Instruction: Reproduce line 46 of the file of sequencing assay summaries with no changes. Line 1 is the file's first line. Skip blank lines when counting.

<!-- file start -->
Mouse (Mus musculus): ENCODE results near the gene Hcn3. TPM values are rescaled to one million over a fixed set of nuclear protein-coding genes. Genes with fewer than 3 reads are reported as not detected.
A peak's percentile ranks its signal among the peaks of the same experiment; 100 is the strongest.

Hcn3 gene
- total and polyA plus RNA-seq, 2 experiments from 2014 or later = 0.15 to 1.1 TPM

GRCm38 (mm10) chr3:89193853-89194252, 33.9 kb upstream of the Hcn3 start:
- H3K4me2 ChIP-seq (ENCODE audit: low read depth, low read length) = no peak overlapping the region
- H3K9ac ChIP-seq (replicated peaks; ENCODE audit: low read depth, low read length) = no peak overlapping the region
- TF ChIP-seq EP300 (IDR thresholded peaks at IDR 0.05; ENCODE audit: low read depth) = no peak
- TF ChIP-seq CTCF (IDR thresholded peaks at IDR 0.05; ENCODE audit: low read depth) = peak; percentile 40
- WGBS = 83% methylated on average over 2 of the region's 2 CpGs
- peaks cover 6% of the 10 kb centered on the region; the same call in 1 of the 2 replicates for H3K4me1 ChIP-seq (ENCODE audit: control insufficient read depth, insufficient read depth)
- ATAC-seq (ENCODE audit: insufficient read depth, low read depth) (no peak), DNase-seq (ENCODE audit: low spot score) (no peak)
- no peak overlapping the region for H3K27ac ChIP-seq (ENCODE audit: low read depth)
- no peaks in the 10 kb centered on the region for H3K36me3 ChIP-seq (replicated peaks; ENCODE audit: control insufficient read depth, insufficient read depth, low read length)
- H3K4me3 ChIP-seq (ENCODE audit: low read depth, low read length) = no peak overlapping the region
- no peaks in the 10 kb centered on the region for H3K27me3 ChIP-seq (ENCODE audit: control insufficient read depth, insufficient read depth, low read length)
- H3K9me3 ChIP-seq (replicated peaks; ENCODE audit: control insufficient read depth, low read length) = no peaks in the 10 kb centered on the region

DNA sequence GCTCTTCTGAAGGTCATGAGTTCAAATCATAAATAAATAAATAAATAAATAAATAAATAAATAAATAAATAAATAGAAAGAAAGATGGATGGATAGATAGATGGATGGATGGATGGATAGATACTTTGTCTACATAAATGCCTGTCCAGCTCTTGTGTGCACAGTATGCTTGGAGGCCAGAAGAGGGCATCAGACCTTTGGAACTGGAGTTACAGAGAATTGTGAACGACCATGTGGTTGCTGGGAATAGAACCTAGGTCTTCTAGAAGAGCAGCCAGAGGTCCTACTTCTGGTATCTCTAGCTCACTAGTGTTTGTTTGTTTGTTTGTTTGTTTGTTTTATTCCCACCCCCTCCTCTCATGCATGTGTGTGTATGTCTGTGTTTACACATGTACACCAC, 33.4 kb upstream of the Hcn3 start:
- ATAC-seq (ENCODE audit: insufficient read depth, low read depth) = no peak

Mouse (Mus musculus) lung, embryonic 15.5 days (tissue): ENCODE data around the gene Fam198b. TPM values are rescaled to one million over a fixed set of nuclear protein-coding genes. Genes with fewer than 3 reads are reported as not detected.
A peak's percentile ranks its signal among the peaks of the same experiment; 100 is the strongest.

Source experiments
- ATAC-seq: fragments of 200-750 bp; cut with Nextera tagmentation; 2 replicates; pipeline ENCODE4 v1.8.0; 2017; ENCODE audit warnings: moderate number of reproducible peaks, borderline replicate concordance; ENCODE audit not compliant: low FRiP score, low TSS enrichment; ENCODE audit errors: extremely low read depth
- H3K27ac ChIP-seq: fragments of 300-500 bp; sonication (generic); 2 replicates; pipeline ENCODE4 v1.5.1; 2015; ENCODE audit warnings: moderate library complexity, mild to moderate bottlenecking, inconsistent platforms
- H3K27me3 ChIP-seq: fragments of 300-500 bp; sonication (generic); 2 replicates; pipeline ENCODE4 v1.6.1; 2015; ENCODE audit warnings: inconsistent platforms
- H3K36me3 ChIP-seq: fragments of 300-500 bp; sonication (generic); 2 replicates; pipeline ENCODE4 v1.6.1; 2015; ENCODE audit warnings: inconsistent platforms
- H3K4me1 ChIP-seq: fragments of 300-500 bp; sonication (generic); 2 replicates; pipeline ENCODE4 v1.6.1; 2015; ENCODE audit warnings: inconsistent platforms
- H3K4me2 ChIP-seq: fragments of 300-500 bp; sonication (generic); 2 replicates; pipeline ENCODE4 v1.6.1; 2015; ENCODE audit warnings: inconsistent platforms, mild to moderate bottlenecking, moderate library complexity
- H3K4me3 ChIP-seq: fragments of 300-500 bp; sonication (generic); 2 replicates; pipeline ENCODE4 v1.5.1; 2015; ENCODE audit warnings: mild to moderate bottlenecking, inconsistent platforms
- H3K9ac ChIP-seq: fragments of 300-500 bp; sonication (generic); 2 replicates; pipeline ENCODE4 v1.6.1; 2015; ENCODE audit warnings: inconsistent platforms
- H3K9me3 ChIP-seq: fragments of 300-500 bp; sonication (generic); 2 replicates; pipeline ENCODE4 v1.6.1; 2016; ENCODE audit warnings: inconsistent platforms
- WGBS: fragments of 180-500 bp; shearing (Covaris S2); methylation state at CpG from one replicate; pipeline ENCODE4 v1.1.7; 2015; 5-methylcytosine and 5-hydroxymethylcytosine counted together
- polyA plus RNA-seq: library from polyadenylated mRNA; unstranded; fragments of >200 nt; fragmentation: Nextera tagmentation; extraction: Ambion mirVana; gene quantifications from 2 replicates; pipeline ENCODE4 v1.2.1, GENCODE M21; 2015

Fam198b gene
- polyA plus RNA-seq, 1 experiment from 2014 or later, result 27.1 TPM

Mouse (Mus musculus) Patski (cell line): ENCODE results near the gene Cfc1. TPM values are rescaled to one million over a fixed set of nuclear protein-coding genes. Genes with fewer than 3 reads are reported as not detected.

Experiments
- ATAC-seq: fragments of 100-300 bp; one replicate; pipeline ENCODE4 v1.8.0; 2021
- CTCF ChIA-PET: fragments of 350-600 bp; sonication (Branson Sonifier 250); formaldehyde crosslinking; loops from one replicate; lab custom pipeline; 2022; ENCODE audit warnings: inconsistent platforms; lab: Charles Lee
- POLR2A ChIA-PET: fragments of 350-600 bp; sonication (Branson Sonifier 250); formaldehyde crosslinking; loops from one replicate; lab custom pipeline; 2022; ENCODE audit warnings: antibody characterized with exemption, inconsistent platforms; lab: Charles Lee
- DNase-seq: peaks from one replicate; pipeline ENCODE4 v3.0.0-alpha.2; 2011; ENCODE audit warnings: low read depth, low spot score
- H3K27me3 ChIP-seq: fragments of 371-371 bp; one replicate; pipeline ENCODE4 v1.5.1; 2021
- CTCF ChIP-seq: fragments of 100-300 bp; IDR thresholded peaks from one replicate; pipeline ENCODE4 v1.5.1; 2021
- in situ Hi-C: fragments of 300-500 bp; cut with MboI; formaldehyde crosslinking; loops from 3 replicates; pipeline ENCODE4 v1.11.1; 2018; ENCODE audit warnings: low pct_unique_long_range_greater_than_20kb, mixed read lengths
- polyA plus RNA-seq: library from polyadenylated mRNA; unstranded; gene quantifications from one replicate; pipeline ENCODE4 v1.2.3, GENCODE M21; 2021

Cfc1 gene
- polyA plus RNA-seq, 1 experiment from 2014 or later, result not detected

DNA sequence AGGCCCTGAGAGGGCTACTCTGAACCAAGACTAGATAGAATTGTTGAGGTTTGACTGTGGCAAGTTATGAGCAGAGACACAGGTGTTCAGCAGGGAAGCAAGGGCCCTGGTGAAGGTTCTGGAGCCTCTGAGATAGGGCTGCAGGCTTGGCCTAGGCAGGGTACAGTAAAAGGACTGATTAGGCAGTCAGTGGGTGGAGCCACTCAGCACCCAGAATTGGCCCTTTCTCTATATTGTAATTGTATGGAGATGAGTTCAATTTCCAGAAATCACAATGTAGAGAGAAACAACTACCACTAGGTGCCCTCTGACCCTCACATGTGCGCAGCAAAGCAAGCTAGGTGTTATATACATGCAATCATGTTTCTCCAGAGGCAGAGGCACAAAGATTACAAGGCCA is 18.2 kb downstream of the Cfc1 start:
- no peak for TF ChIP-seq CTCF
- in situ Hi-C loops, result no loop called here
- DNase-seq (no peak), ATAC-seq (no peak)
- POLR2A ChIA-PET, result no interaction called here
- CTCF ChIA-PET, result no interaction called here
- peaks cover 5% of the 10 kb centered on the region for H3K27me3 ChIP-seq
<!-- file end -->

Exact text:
Cfc1 gene